10. I absolutely don't want dialogue cut and combat made easy, but if people bought the first game and then wrote, "You know, I LOVED PoE, but it could do without so much of that story thing" it would be silly for the developers to read that as: "You know, I LOVED PoE, but I wouldn't buy PoE2 unless you cut it out with that meaningful narrative shtick." If they loved it the first time, they'd probably come back for seconds if you gave them more of the same. If the devs change their design philosophy, it's probably for other reasons, unless they're simply misguided. If the only driving force be
  11. Not really. I am sure that there is a formula to make RPG 's successful for the average gamer.as in, there must be a specific mixture of (complexity of) story, graphics, action etc. which will most appeal to as large a group as possible. And that group and that mixture will then count as the average,which is not what this specific game is designed for. This specific game is designed for a specific audience, and people like Luckmann, Stun and me want to reserve this type of game as it is and not have it become more average. That said, glad the game is getting good press. I really don't
  12. (For what it's worth, you accidentally put your name on my quote, 8P) You're right. The smallclothes thing was an exaggeration, and was kind of beside the point. What is the reason anyone wants WSIWYG loot? It certainly isn't "because I feel the game is really lacking if you can't realistically take any object that would actually be take-able." Hence the reason you don't see anyone saying "Man, I really don't want to run into a situation in which I fight a naked guy and can't loot all his fingernails," and instead you see examples such as "I hate it when I fight a bandit with a shnazzy blade
  13. I think that's a good mentality post-production, but not during. Having a coherent, tight-knit world where things "make sense" sets the mood for the more theatrical narratives. It's part of world-building to have explanations, which is probably why Sanderson details and mentions that Kaladin has a brand on his forehead instead of simply having in-universe characters acknowledge that he's a slave without any explanation. Leaving it up to the reader to infer that he has some sort of distinguishing slave-mark would be poor taste.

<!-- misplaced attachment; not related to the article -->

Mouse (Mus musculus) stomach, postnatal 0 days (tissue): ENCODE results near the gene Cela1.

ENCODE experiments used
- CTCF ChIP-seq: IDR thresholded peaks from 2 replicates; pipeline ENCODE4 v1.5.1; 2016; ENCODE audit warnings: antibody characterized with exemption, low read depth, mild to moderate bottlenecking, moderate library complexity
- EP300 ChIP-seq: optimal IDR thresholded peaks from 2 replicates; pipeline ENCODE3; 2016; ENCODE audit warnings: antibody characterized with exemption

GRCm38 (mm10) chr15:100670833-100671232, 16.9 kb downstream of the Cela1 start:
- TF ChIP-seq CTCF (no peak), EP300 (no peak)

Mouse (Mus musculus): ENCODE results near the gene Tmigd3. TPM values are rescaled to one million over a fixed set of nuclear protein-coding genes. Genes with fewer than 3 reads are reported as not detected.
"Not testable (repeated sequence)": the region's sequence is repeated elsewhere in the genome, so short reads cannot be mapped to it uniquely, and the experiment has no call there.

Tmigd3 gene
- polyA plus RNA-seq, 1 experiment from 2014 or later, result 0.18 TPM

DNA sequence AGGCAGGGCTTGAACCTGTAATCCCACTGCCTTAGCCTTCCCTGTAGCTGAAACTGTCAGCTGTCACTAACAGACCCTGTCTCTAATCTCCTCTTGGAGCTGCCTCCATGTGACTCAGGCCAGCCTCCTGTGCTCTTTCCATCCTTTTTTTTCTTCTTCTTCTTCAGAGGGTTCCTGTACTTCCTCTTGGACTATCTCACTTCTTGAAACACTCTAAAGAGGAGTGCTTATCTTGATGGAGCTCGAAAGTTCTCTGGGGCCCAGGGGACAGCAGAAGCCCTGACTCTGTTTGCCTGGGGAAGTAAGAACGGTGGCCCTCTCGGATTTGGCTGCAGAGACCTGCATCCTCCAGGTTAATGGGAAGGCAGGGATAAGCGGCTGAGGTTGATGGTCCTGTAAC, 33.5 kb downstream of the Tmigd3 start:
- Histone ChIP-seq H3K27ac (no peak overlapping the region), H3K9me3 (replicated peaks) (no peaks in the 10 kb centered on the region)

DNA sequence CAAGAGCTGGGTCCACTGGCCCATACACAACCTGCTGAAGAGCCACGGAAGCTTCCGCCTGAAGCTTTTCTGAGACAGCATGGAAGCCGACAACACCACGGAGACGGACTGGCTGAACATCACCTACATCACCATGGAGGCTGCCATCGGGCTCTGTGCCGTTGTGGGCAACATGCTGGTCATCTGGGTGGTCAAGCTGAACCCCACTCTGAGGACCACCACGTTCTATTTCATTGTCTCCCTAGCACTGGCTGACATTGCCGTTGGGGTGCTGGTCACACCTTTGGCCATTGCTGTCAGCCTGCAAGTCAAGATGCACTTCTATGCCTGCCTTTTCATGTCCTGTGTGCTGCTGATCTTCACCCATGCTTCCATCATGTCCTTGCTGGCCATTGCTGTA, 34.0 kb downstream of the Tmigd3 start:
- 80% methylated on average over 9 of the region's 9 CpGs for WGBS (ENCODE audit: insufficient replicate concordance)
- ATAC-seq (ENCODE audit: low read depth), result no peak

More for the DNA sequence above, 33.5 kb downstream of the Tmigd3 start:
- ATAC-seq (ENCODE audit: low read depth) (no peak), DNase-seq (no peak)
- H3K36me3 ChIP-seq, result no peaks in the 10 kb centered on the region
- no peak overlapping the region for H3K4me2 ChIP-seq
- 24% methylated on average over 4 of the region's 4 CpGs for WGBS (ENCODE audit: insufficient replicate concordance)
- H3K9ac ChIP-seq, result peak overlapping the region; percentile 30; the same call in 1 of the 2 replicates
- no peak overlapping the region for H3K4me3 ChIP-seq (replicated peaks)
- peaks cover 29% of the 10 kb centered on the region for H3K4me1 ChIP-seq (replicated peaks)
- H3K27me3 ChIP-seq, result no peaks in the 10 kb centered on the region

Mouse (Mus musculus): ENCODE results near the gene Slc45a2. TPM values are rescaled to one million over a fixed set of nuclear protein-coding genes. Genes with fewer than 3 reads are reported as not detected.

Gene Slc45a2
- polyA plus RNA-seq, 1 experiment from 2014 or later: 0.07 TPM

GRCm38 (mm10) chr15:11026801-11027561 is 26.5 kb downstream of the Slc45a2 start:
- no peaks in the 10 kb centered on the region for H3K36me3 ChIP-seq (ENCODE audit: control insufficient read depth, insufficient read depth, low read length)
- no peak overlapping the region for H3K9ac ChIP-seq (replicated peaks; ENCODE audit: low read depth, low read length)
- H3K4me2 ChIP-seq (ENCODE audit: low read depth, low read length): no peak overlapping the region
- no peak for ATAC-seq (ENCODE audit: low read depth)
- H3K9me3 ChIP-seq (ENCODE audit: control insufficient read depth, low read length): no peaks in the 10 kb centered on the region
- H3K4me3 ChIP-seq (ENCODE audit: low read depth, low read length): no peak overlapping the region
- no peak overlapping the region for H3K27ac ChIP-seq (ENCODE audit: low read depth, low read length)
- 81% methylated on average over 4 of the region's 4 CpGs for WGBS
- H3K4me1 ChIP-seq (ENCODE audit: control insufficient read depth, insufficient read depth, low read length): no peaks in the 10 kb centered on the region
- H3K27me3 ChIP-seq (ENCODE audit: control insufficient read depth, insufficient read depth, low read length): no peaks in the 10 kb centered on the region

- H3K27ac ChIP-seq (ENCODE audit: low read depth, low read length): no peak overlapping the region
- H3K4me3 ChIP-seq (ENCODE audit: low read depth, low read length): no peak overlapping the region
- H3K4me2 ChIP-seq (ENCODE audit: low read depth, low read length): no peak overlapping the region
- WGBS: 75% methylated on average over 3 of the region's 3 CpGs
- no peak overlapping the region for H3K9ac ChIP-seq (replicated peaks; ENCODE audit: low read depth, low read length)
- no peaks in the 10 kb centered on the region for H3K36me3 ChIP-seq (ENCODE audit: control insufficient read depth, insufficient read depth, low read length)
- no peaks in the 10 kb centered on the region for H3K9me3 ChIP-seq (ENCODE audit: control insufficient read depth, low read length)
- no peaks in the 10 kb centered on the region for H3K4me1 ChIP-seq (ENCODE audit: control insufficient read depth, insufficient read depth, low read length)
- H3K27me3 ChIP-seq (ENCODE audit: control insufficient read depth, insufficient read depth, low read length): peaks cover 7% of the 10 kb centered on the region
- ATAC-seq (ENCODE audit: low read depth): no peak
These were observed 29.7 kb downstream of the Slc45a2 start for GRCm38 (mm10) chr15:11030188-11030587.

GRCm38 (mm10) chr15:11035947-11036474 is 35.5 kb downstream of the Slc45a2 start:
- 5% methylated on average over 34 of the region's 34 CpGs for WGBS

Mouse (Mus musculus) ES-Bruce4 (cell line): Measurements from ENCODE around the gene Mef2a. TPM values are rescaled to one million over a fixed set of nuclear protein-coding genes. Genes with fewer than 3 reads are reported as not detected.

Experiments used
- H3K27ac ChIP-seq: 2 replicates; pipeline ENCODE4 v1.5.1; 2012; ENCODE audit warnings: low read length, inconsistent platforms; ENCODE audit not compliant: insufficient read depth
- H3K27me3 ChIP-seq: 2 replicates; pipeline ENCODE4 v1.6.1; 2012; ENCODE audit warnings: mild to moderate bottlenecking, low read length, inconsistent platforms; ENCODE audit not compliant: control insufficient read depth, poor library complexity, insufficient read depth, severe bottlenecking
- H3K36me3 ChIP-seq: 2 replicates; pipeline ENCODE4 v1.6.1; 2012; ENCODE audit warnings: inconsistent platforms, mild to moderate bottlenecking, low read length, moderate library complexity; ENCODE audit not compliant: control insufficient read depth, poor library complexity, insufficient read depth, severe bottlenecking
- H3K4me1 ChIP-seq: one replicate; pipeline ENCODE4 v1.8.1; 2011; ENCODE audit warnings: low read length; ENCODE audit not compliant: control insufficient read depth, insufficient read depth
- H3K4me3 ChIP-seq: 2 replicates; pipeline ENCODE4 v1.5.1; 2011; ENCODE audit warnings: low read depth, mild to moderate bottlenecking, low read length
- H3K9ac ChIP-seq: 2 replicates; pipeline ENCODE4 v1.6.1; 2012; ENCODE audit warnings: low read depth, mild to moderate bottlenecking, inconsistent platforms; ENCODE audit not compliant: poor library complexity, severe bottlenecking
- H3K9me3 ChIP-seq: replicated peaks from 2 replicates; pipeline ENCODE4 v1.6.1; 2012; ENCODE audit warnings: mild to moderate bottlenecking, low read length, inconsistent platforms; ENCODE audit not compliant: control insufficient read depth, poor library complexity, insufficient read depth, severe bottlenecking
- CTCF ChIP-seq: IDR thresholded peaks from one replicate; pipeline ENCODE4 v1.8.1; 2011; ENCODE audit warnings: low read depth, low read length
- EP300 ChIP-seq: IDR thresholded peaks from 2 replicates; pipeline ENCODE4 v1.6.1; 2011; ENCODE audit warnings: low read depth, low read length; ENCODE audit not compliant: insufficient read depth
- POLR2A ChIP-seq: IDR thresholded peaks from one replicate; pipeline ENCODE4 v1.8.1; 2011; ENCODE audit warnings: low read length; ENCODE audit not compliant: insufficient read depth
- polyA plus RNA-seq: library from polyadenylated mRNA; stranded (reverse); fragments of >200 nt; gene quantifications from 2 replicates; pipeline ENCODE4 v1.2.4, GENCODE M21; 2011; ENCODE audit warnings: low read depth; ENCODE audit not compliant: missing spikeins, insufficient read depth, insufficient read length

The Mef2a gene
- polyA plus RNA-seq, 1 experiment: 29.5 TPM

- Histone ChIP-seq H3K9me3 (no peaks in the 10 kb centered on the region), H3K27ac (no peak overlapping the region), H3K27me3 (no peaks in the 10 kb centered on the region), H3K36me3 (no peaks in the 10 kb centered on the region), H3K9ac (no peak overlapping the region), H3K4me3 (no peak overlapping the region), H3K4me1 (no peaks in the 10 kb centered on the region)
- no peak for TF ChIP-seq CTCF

14. The problem I see with "just drop the cool stuff or stuff for crafting" is that your system will degenerate into mindless loot clicking. Everything will be cool or for crafting, so pretty much everything will be worth picking up. It takes away the excitement of finding cool stuff, because everything is cool. In different genres of games, I'm actually in favor of the style you're suggesting. For example, Dark Souls or Bound by Flame pretty much only use the "drop cool stuff" mechanic, and something like Monster Hunter uses the "only drop crafting stuff" mechanic. I enjoy the aforementioned game
  15. But what if it wouldn't be random breaking items? But if an enemy wears Leather Armor, you always find Leather Straps on that enemy? (representable crafting items~ "What You See Is What You Get" with a twist~) That might be a good idea for some game, but it's a pretty drastic step away from the Black Isle tradition. As a personal preference, I like to find whole items on enemies; it's more exciting. Bringing home a pile of scraps and making something of it is more of a chore in a game like this. You also have to take into account getting equipment to start with, assuming you don't start with